Trump's quest to renegotiate NAFTA might be comparable to Brexit
The reality of "Brexit" is that the UK's economy is integrally tied to Europe, and "getting out" of the EU and the old Common Market is disadvantageous in many ways. With manufacturing it involves the fact that most companies have tightly integrated supply chains that cross borders.
President Trump has initiated renegotiation of the North American Free Trade Agreement because he believes it is disfavorable to the US ("Trump administration unveils goals in renegotiating NAFTA," Washington Post).
Comparable to how most UK newspapers weren't and aren't all that honest about the UK's place in Europe--the wealthy and conservative newspaper owners favored Brexit so as a result so did the coverage of their newspapers--I think that we might get better coverage of this issue from Canadian and Mexican newspapers. Not because the US papers are dishonest, but because NAFTA might matter more to the counterparties, and this is reflected in media coverage and the depth of reporting.
For example, this article, "Canada has a secret weapon in the coming NAFTA talks" from the Toronto Globe and Mail is far more detailed than the Washington Post article cited above.
Also see the TGM article, "What the US wants from NAFTA talks." (Although the Post has more detailed follow up coverage.)
El Universal, a major daily in Mexico City, has extensive coverage, including "Canadá y México conversarán sobre renegociación del TLCAN."
I finally read the book A Prayer for the City, the story of Ed Rendell's mayoralty in Philadelphia, from 1991-1999, although the book covers the period up to early 1997. The reality is that most of what Mayor Rendell had to deal with was the closure of much of the city's manufacturing base, including the Philadelphia Navy Yard, which had 8,000 direct employees.
One of the stories the book recounts is a meeting with Kraft, the firm that bought Breyer's Ice Cream, a firm founded in Philadelphia. Because of various lines of ice cream business, the company had far more manufacturing capacity than demand, and the Philadelphia plant was the oldest and least efficient, with multiple floors, while newer plants were one story and had less congested transportation connections.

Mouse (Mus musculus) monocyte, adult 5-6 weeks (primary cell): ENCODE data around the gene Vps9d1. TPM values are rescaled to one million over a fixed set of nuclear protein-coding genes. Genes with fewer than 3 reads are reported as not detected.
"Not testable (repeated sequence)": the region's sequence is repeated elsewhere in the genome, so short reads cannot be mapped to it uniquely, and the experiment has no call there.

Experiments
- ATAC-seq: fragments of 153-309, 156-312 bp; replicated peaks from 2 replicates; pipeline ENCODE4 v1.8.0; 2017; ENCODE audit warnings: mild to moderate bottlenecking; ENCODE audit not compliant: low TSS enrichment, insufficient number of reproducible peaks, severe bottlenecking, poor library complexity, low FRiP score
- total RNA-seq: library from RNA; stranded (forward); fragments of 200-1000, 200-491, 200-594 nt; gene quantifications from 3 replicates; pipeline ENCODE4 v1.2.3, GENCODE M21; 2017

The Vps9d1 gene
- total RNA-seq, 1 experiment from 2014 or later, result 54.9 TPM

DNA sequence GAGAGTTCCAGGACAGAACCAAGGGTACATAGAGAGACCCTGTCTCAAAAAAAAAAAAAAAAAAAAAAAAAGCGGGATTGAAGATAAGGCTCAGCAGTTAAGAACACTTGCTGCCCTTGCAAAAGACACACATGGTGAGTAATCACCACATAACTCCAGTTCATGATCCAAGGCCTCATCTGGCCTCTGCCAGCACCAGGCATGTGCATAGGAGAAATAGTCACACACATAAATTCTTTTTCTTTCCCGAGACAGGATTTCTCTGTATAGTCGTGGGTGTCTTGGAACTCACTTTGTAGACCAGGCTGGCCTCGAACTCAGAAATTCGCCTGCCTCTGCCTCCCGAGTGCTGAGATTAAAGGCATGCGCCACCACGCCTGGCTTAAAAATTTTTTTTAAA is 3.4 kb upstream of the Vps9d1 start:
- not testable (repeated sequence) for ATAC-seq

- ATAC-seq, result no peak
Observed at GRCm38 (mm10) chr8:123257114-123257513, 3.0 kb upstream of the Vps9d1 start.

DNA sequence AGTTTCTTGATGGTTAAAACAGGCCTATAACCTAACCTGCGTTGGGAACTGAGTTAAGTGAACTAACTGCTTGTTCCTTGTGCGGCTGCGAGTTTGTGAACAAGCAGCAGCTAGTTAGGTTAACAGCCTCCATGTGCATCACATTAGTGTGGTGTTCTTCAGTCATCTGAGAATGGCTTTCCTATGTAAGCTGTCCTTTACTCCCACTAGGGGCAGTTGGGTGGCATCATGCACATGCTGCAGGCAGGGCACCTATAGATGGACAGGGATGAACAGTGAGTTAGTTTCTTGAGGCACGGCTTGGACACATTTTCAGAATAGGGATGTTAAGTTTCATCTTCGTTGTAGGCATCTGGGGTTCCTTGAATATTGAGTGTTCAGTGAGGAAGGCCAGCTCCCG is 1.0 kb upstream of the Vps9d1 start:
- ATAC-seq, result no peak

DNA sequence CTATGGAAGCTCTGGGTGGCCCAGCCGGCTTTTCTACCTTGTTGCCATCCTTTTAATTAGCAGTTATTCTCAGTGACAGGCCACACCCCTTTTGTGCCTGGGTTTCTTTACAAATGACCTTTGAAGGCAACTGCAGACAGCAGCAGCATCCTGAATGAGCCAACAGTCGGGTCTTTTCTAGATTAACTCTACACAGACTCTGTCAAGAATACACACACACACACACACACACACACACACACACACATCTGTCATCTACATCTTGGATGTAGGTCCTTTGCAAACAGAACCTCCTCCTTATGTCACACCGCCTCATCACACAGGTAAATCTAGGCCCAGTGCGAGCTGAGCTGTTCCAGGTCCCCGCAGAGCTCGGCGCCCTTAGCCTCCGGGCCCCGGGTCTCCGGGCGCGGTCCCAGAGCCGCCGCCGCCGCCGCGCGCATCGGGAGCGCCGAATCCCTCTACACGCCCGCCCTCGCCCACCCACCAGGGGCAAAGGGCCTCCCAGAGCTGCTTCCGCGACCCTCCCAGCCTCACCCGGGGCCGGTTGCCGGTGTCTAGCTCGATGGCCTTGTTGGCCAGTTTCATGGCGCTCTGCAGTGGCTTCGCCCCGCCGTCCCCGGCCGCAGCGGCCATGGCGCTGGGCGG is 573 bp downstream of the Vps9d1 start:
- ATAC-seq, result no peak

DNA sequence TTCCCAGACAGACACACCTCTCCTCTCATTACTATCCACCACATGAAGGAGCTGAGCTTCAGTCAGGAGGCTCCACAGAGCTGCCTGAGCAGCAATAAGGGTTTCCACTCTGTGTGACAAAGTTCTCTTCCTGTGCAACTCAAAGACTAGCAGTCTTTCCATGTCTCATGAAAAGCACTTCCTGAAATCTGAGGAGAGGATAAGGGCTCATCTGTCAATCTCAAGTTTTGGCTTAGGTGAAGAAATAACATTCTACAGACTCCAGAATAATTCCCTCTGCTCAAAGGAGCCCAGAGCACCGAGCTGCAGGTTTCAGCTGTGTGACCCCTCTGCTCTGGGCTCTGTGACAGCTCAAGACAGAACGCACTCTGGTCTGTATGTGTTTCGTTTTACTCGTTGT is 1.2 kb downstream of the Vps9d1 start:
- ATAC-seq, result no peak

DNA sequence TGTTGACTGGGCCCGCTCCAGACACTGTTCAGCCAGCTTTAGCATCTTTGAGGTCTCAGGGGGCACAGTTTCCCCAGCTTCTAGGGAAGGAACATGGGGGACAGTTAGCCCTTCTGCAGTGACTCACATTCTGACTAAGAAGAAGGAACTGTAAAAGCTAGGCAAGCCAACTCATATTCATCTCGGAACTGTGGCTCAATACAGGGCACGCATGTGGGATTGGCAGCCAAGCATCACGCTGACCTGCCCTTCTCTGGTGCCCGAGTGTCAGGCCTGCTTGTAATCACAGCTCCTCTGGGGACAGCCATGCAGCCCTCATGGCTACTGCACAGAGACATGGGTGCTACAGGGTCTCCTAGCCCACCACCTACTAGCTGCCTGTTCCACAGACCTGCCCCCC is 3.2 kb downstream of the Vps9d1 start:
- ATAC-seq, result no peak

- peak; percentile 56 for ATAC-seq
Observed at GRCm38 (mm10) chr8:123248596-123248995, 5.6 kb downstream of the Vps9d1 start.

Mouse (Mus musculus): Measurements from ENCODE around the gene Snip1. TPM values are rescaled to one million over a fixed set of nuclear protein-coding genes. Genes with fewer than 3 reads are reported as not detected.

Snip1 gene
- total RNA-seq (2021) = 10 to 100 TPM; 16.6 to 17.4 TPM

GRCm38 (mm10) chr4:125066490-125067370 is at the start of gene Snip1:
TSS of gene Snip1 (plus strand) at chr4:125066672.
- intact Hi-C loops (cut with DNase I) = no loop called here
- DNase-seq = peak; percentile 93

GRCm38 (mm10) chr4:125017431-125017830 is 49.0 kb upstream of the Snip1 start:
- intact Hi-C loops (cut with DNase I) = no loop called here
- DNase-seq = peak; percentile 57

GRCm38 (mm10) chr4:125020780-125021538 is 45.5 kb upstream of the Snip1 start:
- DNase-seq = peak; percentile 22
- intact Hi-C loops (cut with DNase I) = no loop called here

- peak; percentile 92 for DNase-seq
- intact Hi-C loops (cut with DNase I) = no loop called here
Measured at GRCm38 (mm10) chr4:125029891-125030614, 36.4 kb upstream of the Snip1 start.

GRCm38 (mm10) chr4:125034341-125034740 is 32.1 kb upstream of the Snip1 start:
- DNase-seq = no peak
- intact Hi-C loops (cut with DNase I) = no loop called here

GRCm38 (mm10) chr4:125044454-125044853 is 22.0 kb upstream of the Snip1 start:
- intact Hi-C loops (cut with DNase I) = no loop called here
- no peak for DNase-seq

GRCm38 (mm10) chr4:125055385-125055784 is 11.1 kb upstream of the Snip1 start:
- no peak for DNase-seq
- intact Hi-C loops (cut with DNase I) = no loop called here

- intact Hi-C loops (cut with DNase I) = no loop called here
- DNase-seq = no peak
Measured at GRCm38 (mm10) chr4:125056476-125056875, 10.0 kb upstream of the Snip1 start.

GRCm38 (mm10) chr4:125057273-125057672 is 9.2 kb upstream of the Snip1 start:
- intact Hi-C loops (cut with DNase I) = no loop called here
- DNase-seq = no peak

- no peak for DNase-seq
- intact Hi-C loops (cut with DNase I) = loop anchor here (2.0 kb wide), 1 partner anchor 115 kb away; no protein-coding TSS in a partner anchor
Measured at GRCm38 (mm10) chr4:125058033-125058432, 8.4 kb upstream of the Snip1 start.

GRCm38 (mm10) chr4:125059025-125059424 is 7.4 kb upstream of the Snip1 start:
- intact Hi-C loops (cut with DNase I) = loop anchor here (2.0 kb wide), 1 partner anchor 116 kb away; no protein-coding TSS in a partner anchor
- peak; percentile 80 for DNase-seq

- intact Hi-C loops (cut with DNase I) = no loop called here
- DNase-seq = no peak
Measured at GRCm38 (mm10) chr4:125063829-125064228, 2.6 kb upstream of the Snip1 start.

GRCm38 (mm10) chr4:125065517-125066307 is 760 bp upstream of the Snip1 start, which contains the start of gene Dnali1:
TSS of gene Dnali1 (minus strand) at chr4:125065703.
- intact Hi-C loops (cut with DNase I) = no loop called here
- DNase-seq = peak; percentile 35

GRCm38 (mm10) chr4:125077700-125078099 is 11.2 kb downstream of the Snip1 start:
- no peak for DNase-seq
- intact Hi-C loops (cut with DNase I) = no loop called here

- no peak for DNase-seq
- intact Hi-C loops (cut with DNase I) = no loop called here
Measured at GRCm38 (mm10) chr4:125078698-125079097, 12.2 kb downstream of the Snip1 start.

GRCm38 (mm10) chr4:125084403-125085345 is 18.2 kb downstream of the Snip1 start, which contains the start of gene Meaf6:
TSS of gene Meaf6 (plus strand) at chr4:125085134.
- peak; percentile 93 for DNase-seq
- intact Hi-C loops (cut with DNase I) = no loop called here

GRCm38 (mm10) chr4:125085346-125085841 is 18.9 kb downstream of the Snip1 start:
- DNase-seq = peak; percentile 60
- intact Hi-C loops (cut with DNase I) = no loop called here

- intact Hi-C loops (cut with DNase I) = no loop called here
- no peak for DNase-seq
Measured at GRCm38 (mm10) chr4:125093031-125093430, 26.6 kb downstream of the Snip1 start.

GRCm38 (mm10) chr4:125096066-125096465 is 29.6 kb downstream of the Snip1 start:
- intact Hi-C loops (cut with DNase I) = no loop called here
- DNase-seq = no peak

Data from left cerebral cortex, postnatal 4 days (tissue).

Kraft wasn't interested in incentives to keep the plant open, they would have wanted a new plant on a single floor, but they had no need for one. Had Philadelphia given them incentives, it would have been $60 million or more, for 50 jobs.
As the TGM article makes clear, while US manufacturing employment has dropped significantly, manufacturing output has not because of continuous and significant capital investment in automation and digitization, abetted by the fact that as long as interest rates are so low, it's cheaper to invest in capital than in labor.
In short, mass production is "mass" in terms of output, but not in terms of labor requirements and a source of employment.
Thinking about US manufacturing is more complicated by the fact that more firms are not US owned are major producers.
For example, auto output by Ford, GM, and Chrysler has dropped, but plants owned by BMW, Honda, Nissan, Toyota, and Mercedes and other firms have been added to the mix so that overall production is not down.
This has changed the geography and organization of various manufacturing sectors so that the South is a more significant center of production compared to the past, when the North/Midwest was the nation's "Industrial Heartland."
-- Industry Week magazine
Labels: urban industry-manufacturing